Thompson Okanagan Recognized as First Sustainable Tourism Destination in the Americas

Via CBC News, British Columbia

This puts us in an elite group of regions around the world.
— Regional Tourism Official

B.C.'s Thompson Okanagan region has been recognized as the first sustainable tourism destination in the Americas. 

Sustainable tourism is measured by examining how a destination manages itself from several perspectives, including environmental, social and cultural perspectives. It also looks at the region's goals to maintain its standards. 

The Responsible Tourism Institute, which gave the region the designation, is an organization based in Spain linked to the United Nations Educational, Scientific and Cultural Organization (UNESCO). It encourages tourism that "contributes to a destination's cultural and natural heritage." 

Responsible Tourism Institute officials were in Kamloops, B.C. on Wednesday afternoon to announce the Thompson-Okanagan would be the first place in North or South America to receive this distinction.

"We are very proud," said Thompson Okanagan Tourism Association president Glenn Mandziuk.  

Mandziuk said the tourism association was required to complete a comprehensive review, including 137 questions, in order to receive the designation.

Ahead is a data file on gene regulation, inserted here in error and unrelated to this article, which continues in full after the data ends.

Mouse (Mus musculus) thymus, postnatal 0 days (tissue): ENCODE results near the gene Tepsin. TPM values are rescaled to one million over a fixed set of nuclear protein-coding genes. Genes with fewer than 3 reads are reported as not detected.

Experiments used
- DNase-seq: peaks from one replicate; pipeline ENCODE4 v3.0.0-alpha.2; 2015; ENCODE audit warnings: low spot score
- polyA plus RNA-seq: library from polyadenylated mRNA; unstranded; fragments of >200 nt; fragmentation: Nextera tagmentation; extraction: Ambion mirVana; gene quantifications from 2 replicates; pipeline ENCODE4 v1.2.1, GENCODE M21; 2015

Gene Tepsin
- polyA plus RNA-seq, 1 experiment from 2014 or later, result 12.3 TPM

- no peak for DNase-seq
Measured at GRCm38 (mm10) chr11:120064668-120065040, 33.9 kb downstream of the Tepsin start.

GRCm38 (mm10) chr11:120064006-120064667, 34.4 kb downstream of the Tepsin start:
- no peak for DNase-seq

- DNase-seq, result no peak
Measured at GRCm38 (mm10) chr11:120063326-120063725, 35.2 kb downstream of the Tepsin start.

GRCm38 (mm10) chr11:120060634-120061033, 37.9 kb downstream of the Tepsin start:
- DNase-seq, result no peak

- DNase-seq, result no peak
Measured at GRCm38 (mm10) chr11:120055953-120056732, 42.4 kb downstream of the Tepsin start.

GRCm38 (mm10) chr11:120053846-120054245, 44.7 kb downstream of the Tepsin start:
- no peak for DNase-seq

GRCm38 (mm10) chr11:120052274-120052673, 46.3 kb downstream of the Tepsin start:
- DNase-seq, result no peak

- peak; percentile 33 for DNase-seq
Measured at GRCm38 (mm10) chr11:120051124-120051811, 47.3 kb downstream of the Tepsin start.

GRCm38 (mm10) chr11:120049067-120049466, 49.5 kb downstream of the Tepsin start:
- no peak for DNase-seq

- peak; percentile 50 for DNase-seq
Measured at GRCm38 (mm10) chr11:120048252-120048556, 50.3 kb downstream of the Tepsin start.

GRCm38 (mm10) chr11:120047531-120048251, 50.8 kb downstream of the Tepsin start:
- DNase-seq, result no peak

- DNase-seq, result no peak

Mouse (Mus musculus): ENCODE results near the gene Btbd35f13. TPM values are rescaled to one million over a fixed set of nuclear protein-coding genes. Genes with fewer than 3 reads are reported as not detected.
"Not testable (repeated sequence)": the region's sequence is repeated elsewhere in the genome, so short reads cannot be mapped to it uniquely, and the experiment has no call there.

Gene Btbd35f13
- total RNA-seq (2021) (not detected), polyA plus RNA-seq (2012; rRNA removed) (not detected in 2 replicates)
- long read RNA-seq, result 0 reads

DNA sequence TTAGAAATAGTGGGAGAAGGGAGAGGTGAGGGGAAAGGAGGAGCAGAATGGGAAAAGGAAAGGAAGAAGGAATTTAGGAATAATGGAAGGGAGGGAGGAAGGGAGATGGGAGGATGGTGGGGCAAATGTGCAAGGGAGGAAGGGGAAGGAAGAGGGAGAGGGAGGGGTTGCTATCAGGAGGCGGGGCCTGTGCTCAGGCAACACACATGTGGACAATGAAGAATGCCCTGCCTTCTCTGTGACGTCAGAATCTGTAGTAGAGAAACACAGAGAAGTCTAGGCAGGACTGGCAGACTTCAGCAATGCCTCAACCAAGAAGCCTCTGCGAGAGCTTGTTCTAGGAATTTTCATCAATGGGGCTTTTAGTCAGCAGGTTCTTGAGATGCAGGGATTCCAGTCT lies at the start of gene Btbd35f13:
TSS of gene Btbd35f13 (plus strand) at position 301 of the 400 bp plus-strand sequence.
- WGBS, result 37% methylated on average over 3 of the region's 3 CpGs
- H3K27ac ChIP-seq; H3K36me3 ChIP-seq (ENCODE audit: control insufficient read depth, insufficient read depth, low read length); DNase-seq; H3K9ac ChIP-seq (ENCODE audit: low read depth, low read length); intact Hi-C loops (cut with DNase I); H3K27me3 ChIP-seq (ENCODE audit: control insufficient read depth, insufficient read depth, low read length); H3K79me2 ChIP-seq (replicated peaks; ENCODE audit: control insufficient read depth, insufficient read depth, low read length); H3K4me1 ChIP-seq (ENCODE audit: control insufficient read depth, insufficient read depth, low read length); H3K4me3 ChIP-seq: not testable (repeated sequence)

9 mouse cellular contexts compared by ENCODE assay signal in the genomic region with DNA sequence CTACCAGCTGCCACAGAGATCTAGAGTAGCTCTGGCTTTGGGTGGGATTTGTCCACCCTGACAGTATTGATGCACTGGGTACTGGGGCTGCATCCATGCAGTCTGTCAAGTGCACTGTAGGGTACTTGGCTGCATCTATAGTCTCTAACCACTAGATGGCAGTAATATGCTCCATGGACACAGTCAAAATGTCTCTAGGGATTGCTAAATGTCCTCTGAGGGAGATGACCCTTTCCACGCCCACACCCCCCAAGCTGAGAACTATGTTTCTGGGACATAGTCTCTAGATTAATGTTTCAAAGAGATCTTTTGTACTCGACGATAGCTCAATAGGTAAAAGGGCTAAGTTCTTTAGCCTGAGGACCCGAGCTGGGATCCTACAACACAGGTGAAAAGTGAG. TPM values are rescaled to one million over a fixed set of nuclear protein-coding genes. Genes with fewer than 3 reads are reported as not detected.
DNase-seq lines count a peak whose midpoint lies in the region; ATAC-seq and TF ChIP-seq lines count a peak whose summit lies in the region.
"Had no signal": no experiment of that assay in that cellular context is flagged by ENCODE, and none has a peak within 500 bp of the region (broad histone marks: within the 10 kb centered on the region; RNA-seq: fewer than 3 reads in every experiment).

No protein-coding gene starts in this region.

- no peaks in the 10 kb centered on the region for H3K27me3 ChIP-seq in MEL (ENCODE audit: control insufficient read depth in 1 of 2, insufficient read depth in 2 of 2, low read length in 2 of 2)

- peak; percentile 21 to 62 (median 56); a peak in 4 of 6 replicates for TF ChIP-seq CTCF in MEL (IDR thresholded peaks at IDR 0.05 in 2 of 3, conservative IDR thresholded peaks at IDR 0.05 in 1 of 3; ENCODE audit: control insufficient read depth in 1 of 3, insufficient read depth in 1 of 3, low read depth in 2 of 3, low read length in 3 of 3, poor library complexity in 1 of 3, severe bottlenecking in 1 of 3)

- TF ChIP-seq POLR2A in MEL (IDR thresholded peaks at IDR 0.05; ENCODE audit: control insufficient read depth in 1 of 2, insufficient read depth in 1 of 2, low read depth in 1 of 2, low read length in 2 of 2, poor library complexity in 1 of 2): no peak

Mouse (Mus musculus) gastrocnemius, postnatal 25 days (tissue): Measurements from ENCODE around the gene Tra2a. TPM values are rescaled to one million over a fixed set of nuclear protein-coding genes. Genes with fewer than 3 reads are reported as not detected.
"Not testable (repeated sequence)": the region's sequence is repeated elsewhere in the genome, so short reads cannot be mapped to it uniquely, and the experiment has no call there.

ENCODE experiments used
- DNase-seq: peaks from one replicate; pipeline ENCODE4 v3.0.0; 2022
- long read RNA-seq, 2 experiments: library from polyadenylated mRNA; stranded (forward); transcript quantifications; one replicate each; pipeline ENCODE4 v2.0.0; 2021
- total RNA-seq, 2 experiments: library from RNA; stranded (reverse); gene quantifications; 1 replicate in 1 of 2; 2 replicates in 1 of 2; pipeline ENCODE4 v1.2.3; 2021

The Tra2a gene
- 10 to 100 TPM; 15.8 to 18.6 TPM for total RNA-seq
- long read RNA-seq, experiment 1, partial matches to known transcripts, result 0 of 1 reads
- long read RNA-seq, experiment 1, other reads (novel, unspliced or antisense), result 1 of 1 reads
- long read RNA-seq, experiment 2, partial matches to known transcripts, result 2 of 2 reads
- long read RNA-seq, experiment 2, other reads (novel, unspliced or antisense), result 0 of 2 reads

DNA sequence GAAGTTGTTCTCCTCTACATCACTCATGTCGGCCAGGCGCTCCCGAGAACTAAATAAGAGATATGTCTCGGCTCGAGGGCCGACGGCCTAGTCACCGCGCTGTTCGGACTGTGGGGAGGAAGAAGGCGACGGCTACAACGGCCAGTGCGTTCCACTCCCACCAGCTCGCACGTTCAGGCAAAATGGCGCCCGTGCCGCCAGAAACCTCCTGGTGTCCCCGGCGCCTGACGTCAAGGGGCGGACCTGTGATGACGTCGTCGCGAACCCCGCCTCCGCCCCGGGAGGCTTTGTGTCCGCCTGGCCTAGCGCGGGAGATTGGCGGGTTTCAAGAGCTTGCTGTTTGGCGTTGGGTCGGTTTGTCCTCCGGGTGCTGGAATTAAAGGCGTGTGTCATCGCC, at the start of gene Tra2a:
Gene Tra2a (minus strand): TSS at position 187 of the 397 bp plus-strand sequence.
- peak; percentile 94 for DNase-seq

Twenty regions around the world have received the recognition from the Responsible Tourism Institute, most of which are located in Europe. Three other locations are vying for the recognition. 

"We are pleased to be certifying [the Thompson Okanagan] with this rare and prestigious designation," said Patricio Azcarate Diaz de Losada, director of the Responsible Tourism Institute in a press release.

"Tourism is a global connector, contributing to reducing inequality within and between countries, promoting peaceful and inclusive societies, supporting environmental sustainability and creating opportunities for learning and prosperity for all."

More than three million people visit the Thompson Okanagan each year, according to the Thompson Okanagan Tourism Association.

Madziuk believes the recognition will bring more tourists to the area.

"This puts us in an elite group of regions around the world that live up to this high standard," he said.